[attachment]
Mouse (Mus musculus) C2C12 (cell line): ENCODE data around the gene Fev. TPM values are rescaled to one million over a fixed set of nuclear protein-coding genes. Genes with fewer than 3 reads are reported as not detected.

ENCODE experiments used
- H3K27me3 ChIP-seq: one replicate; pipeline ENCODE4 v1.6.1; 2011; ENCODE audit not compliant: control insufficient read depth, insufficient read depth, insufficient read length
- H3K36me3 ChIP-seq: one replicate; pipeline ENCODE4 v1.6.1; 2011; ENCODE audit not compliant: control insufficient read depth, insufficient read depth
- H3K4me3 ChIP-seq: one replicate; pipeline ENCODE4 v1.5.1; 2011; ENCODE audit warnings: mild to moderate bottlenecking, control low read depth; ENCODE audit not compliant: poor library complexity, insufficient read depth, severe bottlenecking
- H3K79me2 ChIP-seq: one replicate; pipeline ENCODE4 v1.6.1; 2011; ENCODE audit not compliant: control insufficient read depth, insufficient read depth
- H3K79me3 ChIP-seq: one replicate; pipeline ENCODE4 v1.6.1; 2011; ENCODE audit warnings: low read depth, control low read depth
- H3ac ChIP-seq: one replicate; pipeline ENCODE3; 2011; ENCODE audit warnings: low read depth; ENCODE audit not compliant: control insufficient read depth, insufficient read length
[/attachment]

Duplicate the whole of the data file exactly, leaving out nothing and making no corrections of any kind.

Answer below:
Mouse (Mus musculus) C2C12 (cell line): ENCODE data around the gene Fev. TPM values are rescaled to one million over a fixed set of nuclear protein-coding genes. Genes with fewer than 3 reads are reported as not detected.

ENCODE experiments used
- H3K27me3 ChIP-seq: one replicate; pipeline ENCODE4 v1.6.1; 2011; ENCODE audit not compliant: control insufficient read depth, insufficient read depth, insufficient read length
- H3K36me3 ChIP-seq: one replicate; pipeline ENCODE4 v1.6.1; 2011; ENCODE audit not compliant: control insufficient read depth, insufficient read depth
- H3K4me3 ChIP-seq: one replicate; pipeline ENCODE4 v1.5.1; 2011; ENCODE audit warnings: mild to moderate bottlenecking, control low read depth; ENCODE audit not compliant: poor library complexity, insufficient read depth, severe bottlenecking
- H3K79me2 ChIP-seq: one replicate; pipeline ENCODE4 v1.6.1; 2011; ENCODE audit not compliant: control insufficient read depth, insufficient read depth
- H3K79me3 ChIP-seq: one replicate; pipeline ENCODE4 v1.6.1; 2011; ENCODE audit warnings: low read depth, control low read depth
- H3ac ChIP-seq: one replicate; pipeline ENCODE3; 2011; ENCODE audit warnings: low read depth; ENCODE audit not compliant: control insufficient read depth, insufficient read length